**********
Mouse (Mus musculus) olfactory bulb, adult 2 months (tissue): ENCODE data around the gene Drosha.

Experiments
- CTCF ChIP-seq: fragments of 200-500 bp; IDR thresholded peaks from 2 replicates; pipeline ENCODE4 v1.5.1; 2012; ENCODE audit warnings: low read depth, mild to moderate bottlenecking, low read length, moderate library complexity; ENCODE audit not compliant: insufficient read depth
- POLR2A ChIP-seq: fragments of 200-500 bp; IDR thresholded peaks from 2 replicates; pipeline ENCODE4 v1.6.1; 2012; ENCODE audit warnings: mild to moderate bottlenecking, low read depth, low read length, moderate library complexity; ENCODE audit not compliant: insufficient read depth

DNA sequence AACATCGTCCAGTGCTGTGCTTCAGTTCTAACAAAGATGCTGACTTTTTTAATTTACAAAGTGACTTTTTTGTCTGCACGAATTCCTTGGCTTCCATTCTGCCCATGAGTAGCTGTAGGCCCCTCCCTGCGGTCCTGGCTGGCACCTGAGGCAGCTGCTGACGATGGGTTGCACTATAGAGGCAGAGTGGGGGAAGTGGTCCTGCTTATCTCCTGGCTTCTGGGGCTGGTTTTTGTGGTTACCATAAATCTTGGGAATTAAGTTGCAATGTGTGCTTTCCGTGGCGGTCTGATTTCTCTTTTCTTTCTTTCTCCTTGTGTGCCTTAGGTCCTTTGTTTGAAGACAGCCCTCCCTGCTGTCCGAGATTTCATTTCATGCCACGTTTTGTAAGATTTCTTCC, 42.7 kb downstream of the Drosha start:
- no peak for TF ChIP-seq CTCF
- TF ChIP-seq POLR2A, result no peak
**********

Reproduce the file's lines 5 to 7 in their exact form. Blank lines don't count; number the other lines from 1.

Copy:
DNA sequence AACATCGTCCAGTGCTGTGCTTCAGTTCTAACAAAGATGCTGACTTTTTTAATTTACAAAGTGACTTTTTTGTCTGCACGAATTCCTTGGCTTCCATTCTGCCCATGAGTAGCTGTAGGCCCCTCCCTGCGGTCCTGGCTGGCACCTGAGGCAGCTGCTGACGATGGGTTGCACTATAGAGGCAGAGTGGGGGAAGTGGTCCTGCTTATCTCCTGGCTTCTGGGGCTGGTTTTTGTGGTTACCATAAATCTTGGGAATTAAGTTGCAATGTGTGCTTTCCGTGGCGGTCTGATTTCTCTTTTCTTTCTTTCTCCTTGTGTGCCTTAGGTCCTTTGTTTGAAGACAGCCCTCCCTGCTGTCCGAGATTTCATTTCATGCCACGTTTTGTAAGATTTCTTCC, 42.7 kb downstream of the Drosha start:
- no peak for TF ChIP-seq CTCF
- TF ChIP-seq POLR2A, result no peak